Jonathan De Luca just finished a 6-month internship in San Fernando, Philippines. His work their focused on waste management. His post here is an honest look at some of the difficulties encountered in true participatory planning, but also in his role as an intern.
There are so many obstacles to true participatory planning, and even more in trying to transfer decision-making to the communities and groups you are working with. It’s difficult to make sure you don’t try and influence the decisions, especially when they see your role as the “expert”. This is especially the case working here in the Philippines where it’s often thought that I am the one who must have the amazing solutions since I’ve come all the way from frigid Montreal to help this coastal town with their solid waste management.
Another question that comes up is how one can ensure that the decisions made by the community don’t perpetuate the marginalization of certain groups. In creating a Barangay Solid Waste Management Committee the community members didn’t include informal waste workers, usually poor people who go around house to house buying recyclables. In a stakeholder analysis workshop I suggested we include them in the committee. They cried out “why would we include them in our committee? We want them gone!” At that moment, I couldn’t explain any further why it would be important to include the waste workers (they call them scavengers). It is also obvious it wouldn’t take 5 minutes to change their minds.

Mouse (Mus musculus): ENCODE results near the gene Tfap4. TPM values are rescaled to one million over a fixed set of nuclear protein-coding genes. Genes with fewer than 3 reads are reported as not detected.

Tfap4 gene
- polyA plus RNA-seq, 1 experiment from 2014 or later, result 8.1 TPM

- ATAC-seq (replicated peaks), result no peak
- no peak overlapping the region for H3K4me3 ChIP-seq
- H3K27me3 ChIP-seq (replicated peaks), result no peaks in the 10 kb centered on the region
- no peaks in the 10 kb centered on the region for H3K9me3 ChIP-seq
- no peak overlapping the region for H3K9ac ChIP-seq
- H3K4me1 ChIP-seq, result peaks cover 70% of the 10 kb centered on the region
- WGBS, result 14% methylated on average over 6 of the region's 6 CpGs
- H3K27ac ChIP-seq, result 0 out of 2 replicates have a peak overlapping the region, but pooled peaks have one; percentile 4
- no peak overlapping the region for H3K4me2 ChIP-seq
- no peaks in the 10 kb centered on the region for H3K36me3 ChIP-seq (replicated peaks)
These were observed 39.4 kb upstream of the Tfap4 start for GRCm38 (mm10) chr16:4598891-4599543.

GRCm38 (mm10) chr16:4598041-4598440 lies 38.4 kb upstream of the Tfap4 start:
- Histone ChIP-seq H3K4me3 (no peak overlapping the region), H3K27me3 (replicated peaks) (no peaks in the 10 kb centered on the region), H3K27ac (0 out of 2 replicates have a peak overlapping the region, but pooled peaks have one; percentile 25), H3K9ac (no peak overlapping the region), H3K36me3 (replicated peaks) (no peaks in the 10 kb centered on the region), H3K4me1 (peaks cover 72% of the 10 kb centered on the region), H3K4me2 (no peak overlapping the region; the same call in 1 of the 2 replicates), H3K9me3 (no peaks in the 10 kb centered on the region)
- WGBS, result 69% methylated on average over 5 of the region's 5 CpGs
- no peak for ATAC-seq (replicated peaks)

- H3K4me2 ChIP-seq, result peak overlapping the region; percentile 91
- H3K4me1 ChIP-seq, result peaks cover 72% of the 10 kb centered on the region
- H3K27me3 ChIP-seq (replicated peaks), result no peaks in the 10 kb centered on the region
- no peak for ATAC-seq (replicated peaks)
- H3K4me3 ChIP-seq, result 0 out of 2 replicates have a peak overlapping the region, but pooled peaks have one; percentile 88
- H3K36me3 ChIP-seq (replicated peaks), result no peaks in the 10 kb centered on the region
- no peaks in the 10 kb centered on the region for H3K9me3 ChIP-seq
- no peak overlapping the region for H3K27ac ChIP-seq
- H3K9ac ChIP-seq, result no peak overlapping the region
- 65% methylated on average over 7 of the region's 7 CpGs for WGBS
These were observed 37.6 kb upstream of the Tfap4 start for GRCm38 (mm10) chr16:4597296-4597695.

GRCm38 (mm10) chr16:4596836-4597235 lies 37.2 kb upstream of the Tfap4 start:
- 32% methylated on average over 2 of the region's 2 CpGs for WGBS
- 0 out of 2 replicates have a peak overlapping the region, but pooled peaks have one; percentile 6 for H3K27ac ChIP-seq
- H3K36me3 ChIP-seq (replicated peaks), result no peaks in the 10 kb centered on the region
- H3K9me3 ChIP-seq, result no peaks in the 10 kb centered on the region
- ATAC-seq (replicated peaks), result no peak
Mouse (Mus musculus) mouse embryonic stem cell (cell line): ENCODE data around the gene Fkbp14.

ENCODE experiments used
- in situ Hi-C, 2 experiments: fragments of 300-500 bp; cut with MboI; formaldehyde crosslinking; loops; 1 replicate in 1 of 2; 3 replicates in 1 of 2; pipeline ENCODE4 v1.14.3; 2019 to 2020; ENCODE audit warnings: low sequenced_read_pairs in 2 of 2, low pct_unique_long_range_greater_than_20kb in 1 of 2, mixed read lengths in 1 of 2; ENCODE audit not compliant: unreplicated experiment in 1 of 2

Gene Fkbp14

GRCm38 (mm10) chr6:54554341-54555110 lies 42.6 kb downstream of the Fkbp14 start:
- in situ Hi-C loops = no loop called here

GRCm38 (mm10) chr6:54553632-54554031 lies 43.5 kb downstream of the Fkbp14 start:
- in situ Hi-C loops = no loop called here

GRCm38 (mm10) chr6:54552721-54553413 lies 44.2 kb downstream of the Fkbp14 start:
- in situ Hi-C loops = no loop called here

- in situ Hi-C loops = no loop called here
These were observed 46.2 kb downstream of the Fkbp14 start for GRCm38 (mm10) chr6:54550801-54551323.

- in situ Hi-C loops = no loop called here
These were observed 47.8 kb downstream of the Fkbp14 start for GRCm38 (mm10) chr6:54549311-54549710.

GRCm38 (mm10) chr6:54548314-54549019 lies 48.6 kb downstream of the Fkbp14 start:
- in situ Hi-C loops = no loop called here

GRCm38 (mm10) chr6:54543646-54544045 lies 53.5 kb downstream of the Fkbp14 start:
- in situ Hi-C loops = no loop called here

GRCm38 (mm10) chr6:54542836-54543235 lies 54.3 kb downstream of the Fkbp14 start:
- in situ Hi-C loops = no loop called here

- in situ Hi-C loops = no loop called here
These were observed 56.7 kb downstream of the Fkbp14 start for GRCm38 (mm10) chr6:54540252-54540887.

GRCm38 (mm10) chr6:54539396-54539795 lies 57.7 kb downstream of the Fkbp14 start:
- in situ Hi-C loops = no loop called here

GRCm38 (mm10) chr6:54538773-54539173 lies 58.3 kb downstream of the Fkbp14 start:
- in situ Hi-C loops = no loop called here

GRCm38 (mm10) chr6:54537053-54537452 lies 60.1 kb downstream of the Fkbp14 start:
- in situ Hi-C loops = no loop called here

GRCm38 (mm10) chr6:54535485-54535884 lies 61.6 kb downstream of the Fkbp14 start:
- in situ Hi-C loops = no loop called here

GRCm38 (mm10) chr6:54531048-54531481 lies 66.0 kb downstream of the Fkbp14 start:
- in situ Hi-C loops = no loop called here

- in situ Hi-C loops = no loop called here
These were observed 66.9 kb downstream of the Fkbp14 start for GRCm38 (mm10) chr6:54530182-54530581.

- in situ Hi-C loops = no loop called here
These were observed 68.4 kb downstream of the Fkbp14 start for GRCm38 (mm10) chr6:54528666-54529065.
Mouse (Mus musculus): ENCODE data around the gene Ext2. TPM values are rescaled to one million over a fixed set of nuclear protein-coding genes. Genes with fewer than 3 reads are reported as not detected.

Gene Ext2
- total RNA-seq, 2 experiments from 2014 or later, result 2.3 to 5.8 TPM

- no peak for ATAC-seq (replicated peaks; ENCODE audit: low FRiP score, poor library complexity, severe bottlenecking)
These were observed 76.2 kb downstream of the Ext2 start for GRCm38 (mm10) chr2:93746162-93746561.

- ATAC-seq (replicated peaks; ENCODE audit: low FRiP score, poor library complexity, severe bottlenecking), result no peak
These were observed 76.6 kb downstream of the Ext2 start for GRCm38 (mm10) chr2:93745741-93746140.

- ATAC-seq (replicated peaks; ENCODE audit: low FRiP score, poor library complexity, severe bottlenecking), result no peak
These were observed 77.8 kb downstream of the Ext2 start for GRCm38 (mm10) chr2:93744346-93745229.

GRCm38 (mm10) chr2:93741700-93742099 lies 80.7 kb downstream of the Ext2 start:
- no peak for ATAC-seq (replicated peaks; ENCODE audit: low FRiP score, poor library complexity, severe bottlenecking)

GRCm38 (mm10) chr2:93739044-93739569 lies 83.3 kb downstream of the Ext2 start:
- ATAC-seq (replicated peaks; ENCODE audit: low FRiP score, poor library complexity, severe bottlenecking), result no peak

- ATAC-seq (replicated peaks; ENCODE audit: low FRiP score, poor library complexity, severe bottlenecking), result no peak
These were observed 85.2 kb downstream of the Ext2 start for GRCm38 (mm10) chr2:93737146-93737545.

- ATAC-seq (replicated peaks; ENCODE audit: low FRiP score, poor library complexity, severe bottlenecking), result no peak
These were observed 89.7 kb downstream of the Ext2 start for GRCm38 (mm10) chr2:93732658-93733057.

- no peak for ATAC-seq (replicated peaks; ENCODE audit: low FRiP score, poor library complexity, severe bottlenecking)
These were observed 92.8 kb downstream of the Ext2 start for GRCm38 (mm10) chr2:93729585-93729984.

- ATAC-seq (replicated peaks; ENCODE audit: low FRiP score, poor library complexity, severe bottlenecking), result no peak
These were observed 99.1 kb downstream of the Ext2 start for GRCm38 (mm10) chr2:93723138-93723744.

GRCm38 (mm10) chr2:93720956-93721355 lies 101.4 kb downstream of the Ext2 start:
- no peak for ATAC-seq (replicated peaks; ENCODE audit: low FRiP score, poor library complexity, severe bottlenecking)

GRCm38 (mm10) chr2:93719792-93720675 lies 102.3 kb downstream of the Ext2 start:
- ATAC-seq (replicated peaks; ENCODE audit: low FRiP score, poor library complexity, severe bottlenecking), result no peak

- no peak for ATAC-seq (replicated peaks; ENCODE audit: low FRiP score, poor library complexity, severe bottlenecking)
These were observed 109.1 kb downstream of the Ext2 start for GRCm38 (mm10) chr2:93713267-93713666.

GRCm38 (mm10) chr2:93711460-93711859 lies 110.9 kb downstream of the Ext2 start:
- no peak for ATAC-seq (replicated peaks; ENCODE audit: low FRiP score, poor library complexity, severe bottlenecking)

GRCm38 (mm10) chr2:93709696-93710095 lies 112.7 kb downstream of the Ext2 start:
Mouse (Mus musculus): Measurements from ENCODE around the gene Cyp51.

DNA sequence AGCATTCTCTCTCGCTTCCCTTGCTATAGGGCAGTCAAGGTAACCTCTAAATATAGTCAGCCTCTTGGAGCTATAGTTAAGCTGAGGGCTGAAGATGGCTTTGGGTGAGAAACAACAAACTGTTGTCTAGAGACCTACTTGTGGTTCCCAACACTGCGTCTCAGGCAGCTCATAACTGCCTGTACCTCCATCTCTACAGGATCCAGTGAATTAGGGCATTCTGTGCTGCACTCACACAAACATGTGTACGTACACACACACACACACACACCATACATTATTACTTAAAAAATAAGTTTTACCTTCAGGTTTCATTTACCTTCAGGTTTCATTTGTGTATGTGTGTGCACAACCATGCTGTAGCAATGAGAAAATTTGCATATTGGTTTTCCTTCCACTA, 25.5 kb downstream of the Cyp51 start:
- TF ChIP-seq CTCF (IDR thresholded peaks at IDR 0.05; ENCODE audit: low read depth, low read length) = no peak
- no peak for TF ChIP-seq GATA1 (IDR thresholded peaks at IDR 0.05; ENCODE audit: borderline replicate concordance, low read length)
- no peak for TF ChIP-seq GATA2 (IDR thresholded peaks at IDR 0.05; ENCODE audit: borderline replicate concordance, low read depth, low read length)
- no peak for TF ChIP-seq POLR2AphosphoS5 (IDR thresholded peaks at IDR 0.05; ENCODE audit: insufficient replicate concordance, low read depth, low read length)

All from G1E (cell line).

In a real participatory approach, I wouldn’t be standing in front of them telling them they need to include scavengers. Leaning towards the principles of popular education, I would be helping them to explore the way in which marginalization occurs in our society. Maybe I’d help them explore how social injustices are caused by prejudice and discrimination. They need to come to that conclusion using their own reasoning and their own experience. That way, they will own their own thoughts on the matter.
Government institutions are not exactly bowing to our efforts in participatory planning. In a culture used to having to provide the answers and policies to address problems, it’s not easy to make them ease up a bit and let the people take a bit of responsibility in the policy arena. Even citizens maybe confused as to why they are being asked to help in this process – didn’t they elect the politicians to do the job?
It’s important to make sure that a government institution understands that they don’t hold the expertise in addressing problems – rather they are mainly experts in knowing the level of bureaucracy and red tape that needs to be sliced through in order to get things done. It’s the citizens who, in living their everyday lives immersed in whatever problems they perceive to be in the community, who have a fuller understanding of what’s going on. Even further, it’s when you get several members of the community who are all each living a different reality of that problem together that real analysis can occur. In sharing stories and experiences they can help themselves realize all the angles and realities of the issue. Only then can effective solutions be created to tackle the problem. We are not here to tell them what to do, rather we are only here to get them together and realize they are the best people to create the solution. Now if only we can convince those at the top…